Mr Mukherjee must explain what happened and what happens
The Union government cannot expect the media and Parliament to remain silent on the news report that Finance Minister Pranab Mukherjee had written Prime Minister Manmohan Singh a letter demanding an inquiry into a possible breach of security in the Union finance ministry, involving the possible placing of listening devices in the rooms of the finance minister, his personal secretary and advisor. These are key functionaries of a highly sensitive ministry. The finance ministry would rank on a par with the defence ministry and the Prime Minister’s Office as far as the need for foolproof security is concerned. Any leak of classified information and privileged conversations can have significant economic and national security ramifications. For a ministry that has the capability and experience to seal itself from the outside world at Budget time, to prevent Budget secrets from being leaked, ensuring the security of the finance minister’s room at all times should be a matter of routine and regular procedure. That this did not happen has obviously shocked the public. The government must enquire into what happened and inform Parliament and the people, reassuring them that no known harm has been done as a result of this breach. If, indeed, it is found that some harm was done, the government must take necessary action and share such information. Mr Mukherjee has termed the news reports “bogus”. If they are “bogus” then the government must sue the newspaper that reported this. If, however, the news report was accurate, merely dismissing it as “bogus” cannot end the controversy. The government and Mr Mukherjee must come clean on the facts.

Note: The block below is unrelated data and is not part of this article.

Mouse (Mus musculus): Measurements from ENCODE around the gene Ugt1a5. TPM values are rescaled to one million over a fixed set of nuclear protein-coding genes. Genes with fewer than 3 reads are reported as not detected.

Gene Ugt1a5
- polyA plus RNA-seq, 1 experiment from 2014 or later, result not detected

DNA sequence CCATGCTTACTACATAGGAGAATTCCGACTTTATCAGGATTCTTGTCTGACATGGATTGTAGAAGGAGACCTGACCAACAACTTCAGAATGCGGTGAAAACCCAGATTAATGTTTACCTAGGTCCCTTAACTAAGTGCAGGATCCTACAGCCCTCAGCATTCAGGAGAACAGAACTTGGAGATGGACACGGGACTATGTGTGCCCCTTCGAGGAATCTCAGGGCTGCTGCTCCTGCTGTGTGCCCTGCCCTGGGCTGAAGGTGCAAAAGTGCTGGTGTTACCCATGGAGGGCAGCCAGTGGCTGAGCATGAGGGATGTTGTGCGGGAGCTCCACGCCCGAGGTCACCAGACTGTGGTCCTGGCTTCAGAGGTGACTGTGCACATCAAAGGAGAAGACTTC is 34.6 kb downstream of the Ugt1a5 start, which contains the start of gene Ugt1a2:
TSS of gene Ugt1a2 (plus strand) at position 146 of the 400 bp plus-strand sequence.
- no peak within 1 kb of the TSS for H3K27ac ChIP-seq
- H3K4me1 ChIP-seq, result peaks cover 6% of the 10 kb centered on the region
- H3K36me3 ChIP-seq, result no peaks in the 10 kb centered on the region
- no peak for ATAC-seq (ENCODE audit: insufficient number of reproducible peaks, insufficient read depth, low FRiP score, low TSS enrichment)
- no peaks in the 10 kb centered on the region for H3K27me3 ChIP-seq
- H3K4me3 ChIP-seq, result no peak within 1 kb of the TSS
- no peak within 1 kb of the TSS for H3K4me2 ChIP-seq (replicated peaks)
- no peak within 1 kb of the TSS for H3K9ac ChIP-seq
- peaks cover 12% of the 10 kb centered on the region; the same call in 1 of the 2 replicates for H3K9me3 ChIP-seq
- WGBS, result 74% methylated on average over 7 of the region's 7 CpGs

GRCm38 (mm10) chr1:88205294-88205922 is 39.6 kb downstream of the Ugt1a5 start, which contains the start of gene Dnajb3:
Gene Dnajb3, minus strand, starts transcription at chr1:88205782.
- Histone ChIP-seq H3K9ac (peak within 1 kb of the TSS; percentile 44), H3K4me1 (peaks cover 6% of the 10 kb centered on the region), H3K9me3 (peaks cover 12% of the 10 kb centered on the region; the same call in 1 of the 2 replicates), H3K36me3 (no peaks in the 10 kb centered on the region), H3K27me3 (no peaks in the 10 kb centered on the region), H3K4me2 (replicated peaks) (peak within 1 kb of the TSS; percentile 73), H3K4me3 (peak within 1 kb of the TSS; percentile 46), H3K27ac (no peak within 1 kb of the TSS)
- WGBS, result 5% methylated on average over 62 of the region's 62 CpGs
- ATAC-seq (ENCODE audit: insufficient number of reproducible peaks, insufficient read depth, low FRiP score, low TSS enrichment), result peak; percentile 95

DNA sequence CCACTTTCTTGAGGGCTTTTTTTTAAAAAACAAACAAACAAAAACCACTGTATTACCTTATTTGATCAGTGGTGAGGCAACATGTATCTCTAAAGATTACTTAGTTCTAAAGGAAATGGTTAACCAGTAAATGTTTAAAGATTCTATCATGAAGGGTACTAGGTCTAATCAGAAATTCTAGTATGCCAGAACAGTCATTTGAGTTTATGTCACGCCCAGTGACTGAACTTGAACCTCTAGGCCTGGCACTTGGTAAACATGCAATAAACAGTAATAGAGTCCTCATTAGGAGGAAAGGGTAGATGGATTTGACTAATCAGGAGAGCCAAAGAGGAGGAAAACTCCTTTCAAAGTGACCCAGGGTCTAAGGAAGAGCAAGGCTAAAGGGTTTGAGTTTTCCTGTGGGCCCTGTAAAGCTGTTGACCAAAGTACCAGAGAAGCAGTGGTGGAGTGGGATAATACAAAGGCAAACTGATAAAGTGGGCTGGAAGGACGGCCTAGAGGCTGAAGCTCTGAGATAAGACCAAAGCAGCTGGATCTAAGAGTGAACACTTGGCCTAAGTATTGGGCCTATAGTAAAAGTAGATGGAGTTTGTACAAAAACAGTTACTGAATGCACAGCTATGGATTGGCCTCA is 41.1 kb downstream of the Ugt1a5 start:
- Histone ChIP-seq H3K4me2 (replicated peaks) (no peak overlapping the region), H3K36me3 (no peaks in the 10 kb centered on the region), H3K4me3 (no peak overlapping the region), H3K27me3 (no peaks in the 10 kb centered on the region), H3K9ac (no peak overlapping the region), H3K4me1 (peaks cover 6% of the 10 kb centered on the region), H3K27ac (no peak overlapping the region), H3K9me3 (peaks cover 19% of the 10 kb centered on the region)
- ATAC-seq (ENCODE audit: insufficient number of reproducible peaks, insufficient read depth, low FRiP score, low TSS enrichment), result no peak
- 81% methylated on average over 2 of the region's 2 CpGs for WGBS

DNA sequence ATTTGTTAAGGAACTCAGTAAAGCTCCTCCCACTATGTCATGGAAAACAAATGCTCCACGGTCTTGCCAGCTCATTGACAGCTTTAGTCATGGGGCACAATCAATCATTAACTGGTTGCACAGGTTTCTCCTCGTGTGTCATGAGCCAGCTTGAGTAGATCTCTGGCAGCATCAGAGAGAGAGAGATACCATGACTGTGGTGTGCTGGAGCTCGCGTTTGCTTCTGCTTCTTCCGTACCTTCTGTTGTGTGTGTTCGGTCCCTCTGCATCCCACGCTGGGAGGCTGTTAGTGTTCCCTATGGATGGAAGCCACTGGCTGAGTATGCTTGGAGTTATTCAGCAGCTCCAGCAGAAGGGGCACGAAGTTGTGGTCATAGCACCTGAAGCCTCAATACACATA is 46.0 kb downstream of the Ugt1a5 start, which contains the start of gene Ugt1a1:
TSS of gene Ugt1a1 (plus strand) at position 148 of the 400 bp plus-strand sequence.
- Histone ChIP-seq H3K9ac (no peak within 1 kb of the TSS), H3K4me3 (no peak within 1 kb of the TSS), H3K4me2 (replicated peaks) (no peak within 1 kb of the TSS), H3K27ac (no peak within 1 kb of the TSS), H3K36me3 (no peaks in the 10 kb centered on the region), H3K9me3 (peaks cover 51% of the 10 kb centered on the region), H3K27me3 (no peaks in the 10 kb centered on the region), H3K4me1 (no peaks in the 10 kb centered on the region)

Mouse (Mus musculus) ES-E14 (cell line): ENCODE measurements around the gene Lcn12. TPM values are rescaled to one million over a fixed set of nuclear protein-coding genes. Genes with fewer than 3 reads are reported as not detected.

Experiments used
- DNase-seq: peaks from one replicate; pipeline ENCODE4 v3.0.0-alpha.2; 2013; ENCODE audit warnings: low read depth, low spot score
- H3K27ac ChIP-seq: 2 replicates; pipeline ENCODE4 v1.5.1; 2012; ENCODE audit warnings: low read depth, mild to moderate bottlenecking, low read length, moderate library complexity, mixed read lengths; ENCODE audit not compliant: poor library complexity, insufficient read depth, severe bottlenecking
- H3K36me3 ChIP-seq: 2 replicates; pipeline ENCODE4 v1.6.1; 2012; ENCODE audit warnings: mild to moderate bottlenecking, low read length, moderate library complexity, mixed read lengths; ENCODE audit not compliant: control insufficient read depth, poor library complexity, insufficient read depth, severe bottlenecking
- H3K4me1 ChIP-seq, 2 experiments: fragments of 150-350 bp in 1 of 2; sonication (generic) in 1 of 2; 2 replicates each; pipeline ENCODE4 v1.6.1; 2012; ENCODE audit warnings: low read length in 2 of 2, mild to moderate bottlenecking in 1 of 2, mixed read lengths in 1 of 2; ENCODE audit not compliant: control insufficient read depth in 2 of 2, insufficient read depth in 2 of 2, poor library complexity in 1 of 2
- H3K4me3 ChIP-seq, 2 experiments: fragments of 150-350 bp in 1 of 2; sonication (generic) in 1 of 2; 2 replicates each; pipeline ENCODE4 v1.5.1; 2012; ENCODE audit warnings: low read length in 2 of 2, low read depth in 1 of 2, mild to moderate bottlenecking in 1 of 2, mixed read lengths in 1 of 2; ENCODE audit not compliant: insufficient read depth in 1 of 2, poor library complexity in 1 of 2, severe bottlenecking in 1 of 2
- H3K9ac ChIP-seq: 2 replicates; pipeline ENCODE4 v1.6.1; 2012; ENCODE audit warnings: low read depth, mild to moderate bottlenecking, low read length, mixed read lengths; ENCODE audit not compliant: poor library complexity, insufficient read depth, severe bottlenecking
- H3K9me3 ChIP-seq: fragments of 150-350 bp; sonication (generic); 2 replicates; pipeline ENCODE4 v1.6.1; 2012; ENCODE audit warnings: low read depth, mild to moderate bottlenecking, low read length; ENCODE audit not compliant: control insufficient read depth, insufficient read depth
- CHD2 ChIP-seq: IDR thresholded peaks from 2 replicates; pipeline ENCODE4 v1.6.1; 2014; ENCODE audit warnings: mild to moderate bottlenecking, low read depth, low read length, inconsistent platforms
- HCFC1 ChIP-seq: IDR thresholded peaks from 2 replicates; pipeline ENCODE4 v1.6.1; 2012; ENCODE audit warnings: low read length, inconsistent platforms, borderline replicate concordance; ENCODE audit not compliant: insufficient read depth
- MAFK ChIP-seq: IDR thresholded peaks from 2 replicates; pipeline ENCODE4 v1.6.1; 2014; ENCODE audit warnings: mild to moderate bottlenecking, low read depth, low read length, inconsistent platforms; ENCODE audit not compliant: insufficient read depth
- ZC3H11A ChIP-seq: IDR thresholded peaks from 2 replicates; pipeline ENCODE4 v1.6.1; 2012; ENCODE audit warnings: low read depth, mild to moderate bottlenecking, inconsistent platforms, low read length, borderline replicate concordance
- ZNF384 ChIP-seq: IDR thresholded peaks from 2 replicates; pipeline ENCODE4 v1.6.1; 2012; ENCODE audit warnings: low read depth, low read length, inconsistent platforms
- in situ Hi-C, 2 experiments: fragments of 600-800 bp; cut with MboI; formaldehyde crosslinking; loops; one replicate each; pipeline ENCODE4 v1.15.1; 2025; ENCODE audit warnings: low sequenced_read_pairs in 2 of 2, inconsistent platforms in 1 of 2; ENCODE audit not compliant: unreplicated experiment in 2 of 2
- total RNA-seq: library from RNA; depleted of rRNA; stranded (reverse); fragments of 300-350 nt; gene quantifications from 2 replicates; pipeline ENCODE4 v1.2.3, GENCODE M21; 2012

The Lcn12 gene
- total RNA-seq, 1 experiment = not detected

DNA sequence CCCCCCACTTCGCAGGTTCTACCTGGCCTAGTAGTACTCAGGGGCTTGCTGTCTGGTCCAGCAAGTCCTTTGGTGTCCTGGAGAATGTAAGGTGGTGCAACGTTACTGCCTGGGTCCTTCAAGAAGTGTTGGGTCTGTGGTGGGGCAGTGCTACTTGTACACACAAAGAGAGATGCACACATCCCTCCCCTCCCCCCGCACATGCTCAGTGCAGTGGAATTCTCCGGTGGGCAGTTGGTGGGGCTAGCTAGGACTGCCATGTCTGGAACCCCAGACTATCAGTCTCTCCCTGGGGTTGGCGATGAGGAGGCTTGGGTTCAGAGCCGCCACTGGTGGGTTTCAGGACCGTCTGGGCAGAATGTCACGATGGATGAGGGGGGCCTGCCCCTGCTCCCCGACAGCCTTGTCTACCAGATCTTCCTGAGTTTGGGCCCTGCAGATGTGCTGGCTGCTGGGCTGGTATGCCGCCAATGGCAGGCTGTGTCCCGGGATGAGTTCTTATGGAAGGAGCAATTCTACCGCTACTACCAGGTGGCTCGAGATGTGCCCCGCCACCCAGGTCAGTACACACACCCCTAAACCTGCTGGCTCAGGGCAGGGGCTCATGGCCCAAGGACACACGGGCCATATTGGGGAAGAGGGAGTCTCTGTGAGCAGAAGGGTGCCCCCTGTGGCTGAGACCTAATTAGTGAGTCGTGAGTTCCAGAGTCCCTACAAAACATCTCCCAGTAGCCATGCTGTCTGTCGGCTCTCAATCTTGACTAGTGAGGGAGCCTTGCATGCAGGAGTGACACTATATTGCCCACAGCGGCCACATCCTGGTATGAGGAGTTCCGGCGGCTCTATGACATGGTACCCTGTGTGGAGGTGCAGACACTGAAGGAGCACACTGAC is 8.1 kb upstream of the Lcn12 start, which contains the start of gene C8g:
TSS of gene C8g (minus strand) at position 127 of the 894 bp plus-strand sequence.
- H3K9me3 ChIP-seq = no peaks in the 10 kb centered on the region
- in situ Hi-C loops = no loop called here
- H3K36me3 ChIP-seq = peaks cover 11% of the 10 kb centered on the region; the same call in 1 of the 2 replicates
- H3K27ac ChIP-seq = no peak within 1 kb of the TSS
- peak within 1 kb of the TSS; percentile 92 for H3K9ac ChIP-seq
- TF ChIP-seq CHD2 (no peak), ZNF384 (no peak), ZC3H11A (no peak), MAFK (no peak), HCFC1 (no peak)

That it was not just the finance minister’s room that was allegedly “bugged”, but also that of his advisor Omita Paul, brings into question the role of such non-professional advisors in the finance ministry. What exactly do they do? One understands the role of professional economists as advisors in the finance ministry. Indeed, the finance ministry has had an array of highly qualified advisors like Raja J Chelliah, Parthasarathi Shome, Ashok Desai and Shubhashish Gangopadhyay. But non-professional “political advisors” to the finance minister – like Jairam Ramesh in P Chidambaram’s office in 1996-98 and Mohan Guruswamy in Yashwant Sinha’s office in 1998-99 – have left a trail of controversy on their role. What exactly do they do? In the case of Ms Paul, newspaper reports suggest that senior officials of the government, of various agencies under the finance ministry and of financial institutions report to her on policy and related matters. In the interests of transparency, and to end all avoidable and ill-informed speculation, the role of such non-officials should be publicly clarified. Every minister is entitled to hire non-government professionals. Indeed, there is no reason the administrative, foreign and other central services should have a monopoly on senior positions in government. But, it is necessary and relevant that the role and powers of such advisors be clearly spelt out so that the public at large and those reporting to the finance minister are better informed.